Fueling Growth With Innovation
The Georgia Centers of Innovation (COI) program, headed by Mark Lytle, provides Georgia's aerospace, agribusiness, energy, life science and information technology, logistics and manufacturing industries though leadership, connections and access to the state's research resources. Lytle says the program has helped thousands of Georgia companies in its 10-year history. In the most recent fiscal year (ending June 30, 2012), the Centers assisted more than 2,600 clients, 300 of which specifically sought the expertise of the logistics team.
The Center of Innovation for Logistics is the leading statewide resource for fueling logistics industry growth and global competitiveness. The Center directly helps companies overcome challenges and capitalize on opportunities related to the movement of freight, providing expertise, specific industry data, connections to state resources and an extensive cross-sector industry network. The Center has main offices in Savannah and Atlanta, but has activity in all parts of the state.
The Center represents all segments of the logistics industry and provides a unique platform for companies to network, address industry issues and share knowledge.
"With the many unique logistical advantages in Georgia, we are top-of-mind for companies of all types and sizes," says Page Siplon, executive director of the Georgia Center of Innovation for Logistics. "We also know that logistics is not just about Georgia, it is a globally interconnected system. We understand companies need to efficiently and cost effectively move products to customers no matter where in the world those customers may be. Georgia is a great gateway in so many ways and we help private industry understand and leverage it."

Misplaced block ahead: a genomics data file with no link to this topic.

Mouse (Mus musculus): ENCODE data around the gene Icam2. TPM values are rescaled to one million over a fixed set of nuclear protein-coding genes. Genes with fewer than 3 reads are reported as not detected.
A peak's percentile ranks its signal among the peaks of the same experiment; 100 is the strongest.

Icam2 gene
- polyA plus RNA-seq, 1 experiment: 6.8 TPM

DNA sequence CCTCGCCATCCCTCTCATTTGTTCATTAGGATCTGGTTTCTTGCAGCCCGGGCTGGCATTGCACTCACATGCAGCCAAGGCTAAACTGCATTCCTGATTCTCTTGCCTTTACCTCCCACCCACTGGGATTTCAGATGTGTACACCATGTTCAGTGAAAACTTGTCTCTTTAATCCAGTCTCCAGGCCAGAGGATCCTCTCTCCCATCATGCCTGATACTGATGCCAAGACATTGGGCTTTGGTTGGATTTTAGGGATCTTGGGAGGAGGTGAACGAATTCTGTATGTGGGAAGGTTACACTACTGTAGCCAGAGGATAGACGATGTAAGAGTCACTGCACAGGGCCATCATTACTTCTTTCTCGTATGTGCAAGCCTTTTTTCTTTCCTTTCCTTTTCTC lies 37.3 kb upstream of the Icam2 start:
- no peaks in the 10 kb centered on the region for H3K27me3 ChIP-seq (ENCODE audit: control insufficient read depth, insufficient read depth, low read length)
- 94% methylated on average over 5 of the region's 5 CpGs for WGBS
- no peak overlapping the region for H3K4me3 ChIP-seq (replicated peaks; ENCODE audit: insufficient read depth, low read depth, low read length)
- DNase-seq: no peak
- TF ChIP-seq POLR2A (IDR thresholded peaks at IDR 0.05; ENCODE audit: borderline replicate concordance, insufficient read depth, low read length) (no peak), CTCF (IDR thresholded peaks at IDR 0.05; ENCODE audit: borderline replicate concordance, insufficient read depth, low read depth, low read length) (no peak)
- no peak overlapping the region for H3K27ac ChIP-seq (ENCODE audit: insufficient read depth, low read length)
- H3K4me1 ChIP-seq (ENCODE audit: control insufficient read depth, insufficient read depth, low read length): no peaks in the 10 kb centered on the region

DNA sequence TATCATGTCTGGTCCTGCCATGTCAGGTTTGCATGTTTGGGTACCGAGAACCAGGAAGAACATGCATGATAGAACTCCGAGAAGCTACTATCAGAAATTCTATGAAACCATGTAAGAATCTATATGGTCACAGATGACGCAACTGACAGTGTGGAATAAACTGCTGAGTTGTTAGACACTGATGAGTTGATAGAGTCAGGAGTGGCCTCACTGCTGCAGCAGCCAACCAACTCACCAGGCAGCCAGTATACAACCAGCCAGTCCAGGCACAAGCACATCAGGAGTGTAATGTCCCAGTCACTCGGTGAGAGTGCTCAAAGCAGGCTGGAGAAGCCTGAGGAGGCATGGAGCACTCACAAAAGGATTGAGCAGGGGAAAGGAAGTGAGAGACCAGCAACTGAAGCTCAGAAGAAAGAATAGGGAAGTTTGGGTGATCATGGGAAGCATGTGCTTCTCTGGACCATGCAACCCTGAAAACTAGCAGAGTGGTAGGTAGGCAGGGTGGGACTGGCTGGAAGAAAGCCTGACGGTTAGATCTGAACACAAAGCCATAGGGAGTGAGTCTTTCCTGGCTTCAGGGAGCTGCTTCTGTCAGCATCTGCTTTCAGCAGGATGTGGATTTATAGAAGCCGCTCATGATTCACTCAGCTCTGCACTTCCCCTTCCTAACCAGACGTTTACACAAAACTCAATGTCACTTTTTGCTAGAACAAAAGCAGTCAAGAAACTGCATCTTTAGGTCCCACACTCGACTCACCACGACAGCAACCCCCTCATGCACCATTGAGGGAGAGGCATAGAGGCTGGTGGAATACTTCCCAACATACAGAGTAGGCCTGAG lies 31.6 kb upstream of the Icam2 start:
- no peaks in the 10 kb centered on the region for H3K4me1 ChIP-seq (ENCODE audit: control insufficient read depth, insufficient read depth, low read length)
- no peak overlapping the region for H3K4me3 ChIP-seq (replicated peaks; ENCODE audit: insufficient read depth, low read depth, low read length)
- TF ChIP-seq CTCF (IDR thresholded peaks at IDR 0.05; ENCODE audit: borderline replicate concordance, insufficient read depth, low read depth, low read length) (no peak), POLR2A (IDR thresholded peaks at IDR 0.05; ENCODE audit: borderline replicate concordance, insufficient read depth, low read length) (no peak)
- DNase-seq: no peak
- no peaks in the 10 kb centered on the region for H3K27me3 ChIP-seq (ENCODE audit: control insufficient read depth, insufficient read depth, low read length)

The state's Annual Logistics Summit, hosted by the Center, will take place March 19-20, 2013 in Atlanta. The only state-led collaborative event of its kind and size, the summit has grown in attendance every year, from 450 in 2009 to over 1,600 participants from 28 states and seven countries in 2012. Eighty-five percent of the participants come from private industry, and all indications are for the summit to attract even more in 2013.
"Every year, the Summit provides high-valued content and speakers to discuss topics that resonate throughout all aspects of our diverse logistics ecosystem," says Siplon. "Included in the 2013 Summit are three new 'opportunity sessions' that will focus on both the uniqueness and commonalities that coincide with three main freight generators in Georgia: Food, Manufacturing, and Retail." (Learn more about the Center of Innovation for Logistics as well as the 2013 Summit by visiting www.georgialogistics.com.)
The chart on p. 92 offers a sampling of the projects with a logistics component that have prospered in the Peach State. Since the beginning of 2010, logistics account for 20 percent of total corporate projects and for a whopping number of jobs. Even as the port expansion process has lumbered forward, however, that massive logistics cluster has not paused. Nor has the manufacturing sector.